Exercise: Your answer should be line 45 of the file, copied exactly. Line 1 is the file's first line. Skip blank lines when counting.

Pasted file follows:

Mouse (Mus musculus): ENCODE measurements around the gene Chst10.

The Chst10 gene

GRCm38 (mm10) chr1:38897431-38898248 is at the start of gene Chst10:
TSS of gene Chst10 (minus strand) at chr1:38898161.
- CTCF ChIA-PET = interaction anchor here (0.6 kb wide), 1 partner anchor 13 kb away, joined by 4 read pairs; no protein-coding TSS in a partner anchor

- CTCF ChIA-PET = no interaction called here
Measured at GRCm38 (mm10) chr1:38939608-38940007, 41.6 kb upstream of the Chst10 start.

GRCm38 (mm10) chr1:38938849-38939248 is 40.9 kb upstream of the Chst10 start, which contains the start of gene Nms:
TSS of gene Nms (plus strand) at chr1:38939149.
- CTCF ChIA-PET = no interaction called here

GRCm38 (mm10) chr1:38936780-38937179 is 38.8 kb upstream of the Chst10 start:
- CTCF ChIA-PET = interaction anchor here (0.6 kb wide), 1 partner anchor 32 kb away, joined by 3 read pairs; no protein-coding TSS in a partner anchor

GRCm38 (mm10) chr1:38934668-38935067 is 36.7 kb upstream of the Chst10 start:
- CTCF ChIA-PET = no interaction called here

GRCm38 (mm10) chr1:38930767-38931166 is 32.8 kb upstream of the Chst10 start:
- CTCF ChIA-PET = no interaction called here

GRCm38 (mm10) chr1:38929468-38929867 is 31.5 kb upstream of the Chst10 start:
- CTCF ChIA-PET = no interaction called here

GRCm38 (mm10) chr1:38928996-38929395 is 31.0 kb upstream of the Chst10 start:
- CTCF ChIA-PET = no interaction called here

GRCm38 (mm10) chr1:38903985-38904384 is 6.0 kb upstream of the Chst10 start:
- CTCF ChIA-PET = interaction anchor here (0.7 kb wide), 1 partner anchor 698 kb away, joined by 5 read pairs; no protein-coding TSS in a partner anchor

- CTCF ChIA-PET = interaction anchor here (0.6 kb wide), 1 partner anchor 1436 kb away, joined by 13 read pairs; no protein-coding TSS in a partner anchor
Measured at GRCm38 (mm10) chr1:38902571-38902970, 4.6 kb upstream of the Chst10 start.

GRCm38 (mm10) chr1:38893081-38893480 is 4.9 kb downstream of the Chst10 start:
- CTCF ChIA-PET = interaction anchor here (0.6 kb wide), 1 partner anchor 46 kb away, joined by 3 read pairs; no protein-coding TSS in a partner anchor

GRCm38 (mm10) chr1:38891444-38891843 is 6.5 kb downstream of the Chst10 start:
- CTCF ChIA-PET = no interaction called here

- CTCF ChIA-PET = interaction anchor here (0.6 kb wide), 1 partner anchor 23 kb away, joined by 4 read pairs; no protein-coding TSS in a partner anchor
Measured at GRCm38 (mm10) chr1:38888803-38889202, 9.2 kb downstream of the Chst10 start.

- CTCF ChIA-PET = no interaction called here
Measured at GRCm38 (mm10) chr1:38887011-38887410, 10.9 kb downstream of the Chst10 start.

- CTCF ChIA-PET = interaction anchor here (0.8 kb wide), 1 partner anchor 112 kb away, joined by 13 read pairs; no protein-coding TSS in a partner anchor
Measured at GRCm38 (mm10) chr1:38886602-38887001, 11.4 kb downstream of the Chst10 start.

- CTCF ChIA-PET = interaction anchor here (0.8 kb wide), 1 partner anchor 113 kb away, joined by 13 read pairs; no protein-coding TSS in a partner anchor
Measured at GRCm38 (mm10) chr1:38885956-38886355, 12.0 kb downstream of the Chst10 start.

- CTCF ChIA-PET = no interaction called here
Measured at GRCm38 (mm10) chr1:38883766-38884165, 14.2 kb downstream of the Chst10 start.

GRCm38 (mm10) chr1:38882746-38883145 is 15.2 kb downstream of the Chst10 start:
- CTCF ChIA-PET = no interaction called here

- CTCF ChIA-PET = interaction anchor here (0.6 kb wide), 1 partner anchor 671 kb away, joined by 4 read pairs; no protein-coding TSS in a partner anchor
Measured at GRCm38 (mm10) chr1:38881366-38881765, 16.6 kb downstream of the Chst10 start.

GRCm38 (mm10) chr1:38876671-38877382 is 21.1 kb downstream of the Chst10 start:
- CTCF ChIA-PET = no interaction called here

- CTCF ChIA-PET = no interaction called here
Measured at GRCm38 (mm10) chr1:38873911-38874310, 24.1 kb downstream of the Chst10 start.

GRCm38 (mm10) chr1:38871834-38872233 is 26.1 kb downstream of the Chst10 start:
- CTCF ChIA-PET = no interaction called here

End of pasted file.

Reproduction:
- CTCF ChIA-PET = no interaction called here